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Posted by: Dan Beucke on August 29
By Keith Epstein
To Alaskans – both allies and adversaries – Sarah Palin, 44, is known as “Sarah Barracuda,” a nickname that goes back to her days as an aggressive basketball player. Noted the Anchorage Daily News in an Oct. 23, 2006 profile : “Supporters consider the name a testament to her aggressive play and ferocious defense. But opponents said the name capture a predatory instinct that Palin could turn on friend as well as foe.”
Basketball was a major influence in her life, to tell by comments she’s made to reporters. “I know this sounds hokey,” she told the Anchorage paper, “but basketball was a life-changing experience for me,” and it taught her “about setting a goal, about discipline, teamwork, and then success.” Voters just might get to hear about it again now; reported the newspaper in 2006: “Palin has been telling interviewers about the 1982 state tournament at West High…for at least a decade, including the self-effacing line about its being ‘hokey.’”
Some personal details on the nominee, the first woman governor of the state known as the last frontier, suggest themes the Republicans will be able to underscore that align with party positions:
-- In April, she had a baby with Down syndrome; she chose to keep the baby and face the challenges involved rather than have an abortion.
-- In response to concerns about high energy costs, she proposed a $100 monthly debit card for Alaskans, subsidized by Alaska’s budget surplus.
-- She is the mother of a soldier who leaves for Iraq this September.
-- A member of the National Rifle Association, she hunts moose.
-- She eloped with her husband, who is a native Alaskan of the Yup’ik tribe. Todd Palin has been an oil field worker; he was a production operator on the North Slope for BP for some two decades.
McCain has certainly picked someone from well outside the Beltway who, like Obama, has a multi-ethnic, far-flung family history. Unlike Obama, McCain has chosen the first woman on a national ticket since Geraldine Ferraro was on the Democratic ticket in 1984 – something that suggests he’s reaching out to women. Hillary Clinton supporters won’t necessarily cross the divide, but female independents and Republicans just might be persuaded. Like McCain, Palin has cast herself as a reformer and an maverick outsider – and that has led to success in her home state.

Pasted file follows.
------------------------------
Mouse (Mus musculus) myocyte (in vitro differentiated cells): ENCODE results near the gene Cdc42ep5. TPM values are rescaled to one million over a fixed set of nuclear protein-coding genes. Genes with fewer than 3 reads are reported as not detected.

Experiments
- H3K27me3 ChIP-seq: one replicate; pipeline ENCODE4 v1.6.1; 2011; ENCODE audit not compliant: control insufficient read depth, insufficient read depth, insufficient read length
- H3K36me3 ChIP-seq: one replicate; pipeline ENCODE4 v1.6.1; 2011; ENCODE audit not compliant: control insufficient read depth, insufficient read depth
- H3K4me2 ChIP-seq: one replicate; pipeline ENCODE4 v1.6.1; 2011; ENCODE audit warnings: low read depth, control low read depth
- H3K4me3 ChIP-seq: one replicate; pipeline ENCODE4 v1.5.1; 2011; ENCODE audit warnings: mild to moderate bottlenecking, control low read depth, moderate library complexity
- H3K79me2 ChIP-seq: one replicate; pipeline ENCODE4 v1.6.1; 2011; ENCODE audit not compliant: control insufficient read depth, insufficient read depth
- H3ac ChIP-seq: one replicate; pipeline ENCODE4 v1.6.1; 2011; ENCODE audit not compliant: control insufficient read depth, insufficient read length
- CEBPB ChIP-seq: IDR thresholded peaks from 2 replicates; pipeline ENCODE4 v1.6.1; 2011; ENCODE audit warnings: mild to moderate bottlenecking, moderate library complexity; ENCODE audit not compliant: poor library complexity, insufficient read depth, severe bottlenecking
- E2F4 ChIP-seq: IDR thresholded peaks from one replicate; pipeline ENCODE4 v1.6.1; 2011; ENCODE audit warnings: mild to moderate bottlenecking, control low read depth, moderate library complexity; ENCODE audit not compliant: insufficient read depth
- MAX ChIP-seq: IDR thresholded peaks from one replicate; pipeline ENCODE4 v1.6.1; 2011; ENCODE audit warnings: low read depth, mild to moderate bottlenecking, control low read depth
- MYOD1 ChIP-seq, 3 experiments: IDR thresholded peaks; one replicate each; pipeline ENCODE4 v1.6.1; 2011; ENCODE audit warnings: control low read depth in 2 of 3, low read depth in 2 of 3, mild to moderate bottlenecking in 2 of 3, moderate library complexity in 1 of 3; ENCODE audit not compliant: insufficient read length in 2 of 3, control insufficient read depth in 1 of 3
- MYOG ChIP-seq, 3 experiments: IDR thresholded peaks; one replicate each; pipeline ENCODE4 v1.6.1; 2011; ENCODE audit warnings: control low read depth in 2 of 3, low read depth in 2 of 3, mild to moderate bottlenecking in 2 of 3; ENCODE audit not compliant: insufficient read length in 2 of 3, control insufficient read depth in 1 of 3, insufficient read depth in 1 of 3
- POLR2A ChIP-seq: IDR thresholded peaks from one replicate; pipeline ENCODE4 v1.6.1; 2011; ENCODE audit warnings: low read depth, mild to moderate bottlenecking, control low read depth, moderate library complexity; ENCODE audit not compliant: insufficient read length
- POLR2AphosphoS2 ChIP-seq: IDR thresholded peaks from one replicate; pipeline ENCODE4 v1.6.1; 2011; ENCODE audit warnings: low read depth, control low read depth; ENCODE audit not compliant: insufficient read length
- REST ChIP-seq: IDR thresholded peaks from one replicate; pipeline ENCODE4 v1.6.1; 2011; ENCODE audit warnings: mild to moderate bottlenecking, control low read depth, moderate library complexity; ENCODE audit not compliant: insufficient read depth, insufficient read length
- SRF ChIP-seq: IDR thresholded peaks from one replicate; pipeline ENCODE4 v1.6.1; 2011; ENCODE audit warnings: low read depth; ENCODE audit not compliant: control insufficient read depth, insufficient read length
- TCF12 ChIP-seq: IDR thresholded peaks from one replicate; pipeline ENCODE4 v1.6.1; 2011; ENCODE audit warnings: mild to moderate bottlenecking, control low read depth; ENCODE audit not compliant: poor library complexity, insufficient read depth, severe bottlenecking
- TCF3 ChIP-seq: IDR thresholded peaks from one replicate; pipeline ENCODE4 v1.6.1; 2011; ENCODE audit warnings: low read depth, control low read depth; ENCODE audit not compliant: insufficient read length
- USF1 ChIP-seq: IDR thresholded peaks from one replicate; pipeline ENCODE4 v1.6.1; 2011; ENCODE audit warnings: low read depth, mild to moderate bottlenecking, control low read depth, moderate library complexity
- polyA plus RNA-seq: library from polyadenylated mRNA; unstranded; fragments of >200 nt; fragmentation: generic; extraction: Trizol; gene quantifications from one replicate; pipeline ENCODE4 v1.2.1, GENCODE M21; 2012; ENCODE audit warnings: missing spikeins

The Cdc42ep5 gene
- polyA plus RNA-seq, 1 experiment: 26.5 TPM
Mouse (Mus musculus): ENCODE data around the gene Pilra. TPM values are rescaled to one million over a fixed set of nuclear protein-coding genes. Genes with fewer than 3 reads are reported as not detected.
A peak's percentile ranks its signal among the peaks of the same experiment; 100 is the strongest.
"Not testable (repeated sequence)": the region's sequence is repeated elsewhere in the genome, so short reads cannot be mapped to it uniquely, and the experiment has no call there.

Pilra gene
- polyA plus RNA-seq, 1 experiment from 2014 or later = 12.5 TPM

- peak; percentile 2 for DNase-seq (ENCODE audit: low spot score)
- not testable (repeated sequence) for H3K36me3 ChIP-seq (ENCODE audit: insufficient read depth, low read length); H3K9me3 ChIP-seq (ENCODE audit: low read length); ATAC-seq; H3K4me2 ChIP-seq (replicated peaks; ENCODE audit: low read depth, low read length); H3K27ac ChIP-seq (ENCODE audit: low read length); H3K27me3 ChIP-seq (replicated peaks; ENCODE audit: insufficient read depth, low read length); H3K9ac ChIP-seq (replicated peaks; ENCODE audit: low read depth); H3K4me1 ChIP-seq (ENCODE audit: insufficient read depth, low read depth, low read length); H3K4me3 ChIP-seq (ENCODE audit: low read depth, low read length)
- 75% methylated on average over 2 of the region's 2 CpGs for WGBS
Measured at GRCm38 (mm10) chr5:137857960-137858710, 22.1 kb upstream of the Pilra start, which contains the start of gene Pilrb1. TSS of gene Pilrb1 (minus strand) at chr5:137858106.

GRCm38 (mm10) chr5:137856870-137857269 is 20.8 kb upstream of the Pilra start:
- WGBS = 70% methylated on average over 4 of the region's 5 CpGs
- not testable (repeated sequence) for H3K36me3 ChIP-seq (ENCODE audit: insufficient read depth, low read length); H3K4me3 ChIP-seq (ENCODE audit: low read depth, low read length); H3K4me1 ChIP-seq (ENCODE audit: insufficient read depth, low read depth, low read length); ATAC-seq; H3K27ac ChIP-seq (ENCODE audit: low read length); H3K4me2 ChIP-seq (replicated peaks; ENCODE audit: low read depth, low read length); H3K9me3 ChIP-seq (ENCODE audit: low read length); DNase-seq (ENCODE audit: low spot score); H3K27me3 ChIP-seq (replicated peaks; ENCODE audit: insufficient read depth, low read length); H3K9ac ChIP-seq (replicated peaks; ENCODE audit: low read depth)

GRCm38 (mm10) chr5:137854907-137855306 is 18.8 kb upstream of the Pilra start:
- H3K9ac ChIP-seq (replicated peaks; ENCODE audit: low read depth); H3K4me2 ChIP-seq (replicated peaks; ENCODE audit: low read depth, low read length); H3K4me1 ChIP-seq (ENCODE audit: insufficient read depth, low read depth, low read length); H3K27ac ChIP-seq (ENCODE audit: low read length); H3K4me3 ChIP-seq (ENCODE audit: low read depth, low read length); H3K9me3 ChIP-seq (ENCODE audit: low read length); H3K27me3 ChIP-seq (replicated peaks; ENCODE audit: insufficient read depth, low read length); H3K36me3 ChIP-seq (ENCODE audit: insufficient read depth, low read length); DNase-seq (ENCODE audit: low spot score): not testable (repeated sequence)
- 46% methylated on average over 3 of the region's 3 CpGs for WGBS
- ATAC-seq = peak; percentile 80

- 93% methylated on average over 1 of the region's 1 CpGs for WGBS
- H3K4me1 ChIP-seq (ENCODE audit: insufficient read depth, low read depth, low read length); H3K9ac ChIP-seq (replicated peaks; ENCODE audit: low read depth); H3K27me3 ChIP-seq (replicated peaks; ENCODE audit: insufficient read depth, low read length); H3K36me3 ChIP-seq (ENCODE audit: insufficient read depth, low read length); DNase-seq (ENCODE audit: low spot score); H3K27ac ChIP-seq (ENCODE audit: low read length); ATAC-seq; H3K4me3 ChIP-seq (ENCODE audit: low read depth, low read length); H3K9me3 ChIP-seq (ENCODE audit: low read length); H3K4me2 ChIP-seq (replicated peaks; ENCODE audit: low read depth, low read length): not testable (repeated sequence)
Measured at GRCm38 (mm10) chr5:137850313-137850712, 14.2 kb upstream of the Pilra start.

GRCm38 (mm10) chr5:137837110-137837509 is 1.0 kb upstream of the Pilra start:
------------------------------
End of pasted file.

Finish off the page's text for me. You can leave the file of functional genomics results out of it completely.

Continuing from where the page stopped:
The selection of Palin, who has only been in office since 2006, also seems to move issues of inexperience off the table, at least as far as Republicans criticizing Obama. Palin also has had a lot to learn – but has a personal touch. The Anchorage Daily News reported in 2006 that at a convention of chiropractors she “had little specific to offer on the group’s complicated legal and Medicaid questions.” Even so, “she showed her ability to relate to audiences in a personal, almost Clintonlike way.”
The McCain campaign, in a Aug. 29 statement just before their scheduled appearance in Dayton, Ohio, called her “a tough executive” who has “challenged the influence of the big oil companies,” as well as “a corrupt system” of leaders in Alaska. She cut spending, the campaign says, and put a stop to the “Bridge to Nowhere.”
Palin appears to have been fairly friendly to energy interests in oil- and natural gas-rich Alaska. Her administration in August secured legislative approval to license the largest construction project ever undertaken in North America, a 1,715-mile natural gas pipeline to Canada from Alaska’s North Slope. TransCanada Alaska will beuilt the pipeline, expected to move 4.5 billion cubic feet of gas daily from Prudhoe Bay to Canada. While that was celebrated as a major political victory in Alaska, she also has endured criticism – and an independent investigation ordered up by the state legislature – for the firing of a state trooper . He was an ex-brother-in-law.
Washington Bureau Chief Jane Sasseen and other BusinessWeek writers cover the run-up to the Nov. 4 presidential election, paying close attention to how the candidates will handle issues such as housing, the economy, unemployment, and immigration.